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KF Webb, R Merriman-Smith, J Kistler, PJ Donaldson; Chloride Conductances In Lens Fiber Cells: A Role For ClC3? . Invest. Ophthalmol. Vis. Sci. 2002;43(13):4648.
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© ARVO (1962-2015); The Authors (2016-present)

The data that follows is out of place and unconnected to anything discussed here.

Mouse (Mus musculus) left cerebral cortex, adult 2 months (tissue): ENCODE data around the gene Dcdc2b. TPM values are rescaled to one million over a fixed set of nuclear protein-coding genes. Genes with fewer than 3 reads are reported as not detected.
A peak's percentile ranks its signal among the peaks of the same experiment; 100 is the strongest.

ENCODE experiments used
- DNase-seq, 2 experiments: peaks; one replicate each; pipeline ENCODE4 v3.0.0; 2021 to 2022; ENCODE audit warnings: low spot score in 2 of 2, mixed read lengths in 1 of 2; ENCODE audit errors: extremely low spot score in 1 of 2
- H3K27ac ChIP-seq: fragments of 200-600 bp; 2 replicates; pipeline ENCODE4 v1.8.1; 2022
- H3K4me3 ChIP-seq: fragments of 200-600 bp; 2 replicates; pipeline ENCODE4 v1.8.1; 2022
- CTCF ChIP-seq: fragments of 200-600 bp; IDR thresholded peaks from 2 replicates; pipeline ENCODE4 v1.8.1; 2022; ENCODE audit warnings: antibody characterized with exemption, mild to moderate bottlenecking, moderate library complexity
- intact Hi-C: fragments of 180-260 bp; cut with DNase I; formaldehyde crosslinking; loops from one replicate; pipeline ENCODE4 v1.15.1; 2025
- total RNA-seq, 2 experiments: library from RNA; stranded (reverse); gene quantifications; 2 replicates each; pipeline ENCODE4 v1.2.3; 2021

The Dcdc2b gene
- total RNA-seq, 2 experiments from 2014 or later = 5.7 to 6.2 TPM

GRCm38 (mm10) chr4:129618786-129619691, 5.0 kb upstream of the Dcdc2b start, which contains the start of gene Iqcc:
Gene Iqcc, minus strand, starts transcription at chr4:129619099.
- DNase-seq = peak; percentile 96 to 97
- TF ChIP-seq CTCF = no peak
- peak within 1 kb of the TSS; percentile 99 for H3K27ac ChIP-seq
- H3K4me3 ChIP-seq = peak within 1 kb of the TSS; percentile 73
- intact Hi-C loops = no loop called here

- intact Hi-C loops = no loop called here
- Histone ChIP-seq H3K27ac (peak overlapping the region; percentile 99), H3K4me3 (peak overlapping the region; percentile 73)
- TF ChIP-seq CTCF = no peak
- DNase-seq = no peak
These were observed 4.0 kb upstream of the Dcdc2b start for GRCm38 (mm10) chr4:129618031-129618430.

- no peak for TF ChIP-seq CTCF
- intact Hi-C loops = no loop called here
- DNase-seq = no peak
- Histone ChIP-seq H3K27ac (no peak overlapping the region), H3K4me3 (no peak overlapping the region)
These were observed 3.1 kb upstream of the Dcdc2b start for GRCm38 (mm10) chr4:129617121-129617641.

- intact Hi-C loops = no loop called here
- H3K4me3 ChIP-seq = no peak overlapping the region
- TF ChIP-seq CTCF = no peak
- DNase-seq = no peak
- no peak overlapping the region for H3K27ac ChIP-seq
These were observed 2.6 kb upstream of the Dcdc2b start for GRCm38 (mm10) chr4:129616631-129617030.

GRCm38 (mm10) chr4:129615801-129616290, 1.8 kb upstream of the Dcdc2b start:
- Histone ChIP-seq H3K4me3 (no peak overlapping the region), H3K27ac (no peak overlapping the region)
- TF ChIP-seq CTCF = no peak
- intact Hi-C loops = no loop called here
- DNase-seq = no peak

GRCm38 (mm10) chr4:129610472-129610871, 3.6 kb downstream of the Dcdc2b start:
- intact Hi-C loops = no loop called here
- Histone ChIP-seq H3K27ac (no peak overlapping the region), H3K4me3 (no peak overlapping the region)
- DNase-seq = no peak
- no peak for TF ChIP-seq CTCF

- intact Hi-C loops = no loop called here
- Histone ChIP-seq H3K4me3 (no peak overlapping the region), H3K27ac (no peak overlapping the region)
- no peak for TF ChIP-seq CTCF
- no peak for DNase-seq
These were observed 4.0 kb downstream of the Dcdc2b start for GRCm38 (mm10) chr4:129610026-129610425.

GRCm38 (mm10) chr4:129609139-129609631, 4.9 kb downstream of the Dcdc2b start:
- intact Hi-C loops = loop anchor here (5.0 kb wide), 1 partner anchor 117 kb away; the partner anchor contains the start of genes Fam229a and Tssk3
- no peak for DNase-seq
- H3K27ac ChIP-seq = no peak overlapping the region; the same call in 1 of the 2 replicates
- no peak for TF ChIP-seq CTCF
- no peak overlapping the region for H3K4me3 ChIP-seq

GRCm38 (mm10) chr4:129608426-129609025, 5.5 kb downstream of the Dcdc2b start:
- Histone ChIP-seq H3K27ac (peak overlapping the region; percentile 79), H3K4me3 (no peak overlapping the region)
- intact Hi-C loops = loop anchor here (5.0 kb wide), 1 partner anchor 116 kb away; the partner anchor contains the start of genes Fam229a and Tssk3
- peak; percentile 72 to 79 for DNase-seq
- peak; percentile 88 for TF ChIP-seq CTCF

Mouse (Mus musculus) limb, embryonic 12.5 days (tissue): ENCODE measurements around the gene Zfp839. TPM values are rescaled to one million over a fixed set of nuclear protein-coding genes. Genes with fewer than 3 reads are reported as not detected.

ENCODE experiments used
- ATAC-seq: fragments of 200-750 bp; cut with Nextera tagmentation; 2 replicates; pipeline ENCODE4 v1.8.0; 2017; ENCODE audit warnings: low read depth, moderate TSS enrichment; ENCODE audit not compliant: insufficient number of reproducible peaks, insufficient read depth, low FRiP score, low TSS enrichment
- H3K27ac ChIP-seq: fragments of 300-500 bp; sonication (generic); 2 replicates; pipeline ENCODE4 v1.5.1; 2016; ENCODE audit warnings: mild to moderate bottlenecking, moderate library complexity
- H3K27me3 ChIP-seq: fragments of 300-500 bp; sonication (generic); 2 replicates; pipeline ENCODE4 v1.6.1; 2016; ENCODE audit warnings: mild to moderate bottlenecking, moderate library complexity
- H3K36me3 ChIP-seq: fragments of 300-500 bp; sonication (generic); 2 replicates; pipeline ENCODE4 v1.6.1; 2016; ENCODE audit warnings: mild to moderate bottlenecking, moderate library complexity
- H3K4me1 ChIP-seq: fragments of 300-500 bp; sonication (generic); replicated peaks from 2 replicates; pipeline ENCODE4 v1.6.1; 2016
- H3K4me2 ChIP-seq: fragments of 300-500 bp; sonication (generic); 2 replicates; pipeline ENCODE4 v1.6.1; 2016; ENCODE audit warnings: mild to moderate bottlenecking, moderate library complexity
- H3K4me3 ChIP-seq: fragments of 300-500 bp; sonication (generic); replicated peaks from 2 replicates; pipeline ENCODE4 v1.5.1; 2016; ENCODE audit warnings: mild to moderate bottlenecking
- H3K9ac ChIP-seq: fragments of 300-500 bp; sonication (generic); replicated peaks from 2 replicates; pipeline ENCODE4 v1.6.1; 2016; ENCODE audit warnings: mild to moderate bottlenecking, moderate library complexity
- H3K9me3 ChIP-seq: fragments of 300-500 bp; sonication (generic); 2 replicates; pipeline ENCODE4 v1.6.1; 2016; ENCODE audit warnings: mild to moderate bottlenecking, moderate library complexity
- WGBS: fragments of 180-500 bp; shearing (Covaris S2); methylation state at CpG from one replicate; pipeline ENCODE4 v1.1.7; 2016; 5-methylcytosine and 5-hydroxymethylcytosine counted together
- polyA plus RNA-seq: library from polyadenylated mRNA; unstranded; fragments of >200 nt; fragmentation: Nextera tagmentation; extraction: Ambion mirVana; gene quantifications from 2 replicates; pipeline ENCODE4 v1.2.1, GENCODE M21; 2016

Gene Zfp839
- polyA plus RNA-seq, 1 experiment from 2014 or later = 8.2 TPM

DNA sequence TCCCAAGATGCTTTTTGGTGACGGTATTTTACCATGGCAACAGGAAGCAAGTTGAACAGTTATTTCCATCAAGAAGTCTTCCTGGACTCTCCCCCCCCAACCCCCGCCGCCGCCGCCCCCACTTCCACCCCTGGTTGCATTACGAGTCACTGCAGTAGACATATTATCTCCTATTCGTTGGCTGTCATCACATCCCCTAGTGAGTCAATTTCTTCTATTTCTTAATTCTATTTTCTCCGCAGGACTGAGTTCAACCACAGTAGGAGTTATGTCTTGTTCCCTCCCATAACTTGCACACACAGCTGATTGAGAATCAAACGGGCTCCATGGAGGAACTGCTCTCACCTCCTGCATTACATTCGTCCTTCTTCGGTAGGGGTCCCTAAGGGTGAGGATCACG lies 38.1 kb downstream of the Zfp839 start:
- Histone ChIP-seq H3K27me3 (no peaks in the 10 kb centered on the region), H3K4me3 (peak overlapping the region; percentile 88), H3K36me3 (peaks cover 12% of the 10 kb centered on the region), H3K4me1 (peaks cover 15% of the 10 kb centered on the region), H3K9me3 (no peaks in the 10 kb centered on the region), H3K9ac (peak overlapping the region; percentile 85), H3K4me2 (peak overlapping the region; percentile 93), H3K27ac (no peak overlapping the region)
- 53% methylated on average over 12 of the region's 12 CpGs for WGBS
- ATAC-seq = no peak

Purpose: The exposure of lenses to variety of Cl- channel inhibitors induces a dilation of the extracellular space between fiber cells localized to a distinct zone some 150µm in from the lens capsule. To directly test whether these dilations are caused by blocking Cl- channels a molecular physiological characterization of the Cl- conductance of fiber cells isolated from this zone was conducted. Methods: Fiber cells of up to 350mm in length were obtained from three-to four-week-old female Wistar rats by mechanical decapsulation and enzymatic dissociation. Isolated cells were seeded into a recording chamber and overlaid with Artificial Aqueous Humour (AAH) that contained the cation channel blocker Gd3+ (3 mM) and the hemi-channel blocker Co2+ (4 mM). In this recording solution cell integrity could be maintained for many hours in AAH that contained Ca2+, thereby allowing the conductance properties of isolated fiber cells to be assayed using the whole cell patch clamp recording configuration. Molecular profiling of Cl- channel transcripts in the rat lens was performed using reverse transcription-polymerase chain reaction (RT-PCR). Levels of transcript expression and protein expression was then verified by Northern and Western analysis, respectively. Finally, immunocytochemistry was used to localize the extent of chloride channel expression. Results: Fiber cells from the zone of extracellular space dilation were typically over 120 µm in length and exhibited an outwardly rectifying conductance. Replacement of external Cl- with the impermeant anion gluconate drastically reduced this current indicating that it is mediated by influx of Cl- ions. This conductance was enhanced by the replacement of Cl- with I- indicating an anion selectivity of I- ≷ Cl- ≷ gluconate. The current was inhibited by the addition of DIDS (100 µM) and ATP (5 mM) to the bath. RT-PCR based screening for members of the ClC channel family indicated that ClC2 and ClC3, but not ClC1, are expressed in lens fiber cells. The expression these two isoforms was confirmed by Northern and Western analysis. Immunocytochemistry showed that ClC2 and ClC3 protein was expressed in both epithelial cells and cortical fiber cells. Conclusion: The electrical fingerprint of fiber cells isolated from the zone of extracellular space dilations suggests that ClC3 channels mediate the Cl- influx observed in this region. This influx is thought to contribute to a circulating flux of Cl- ions that acts to regulate lens volume and therefore maintain lens transparency.
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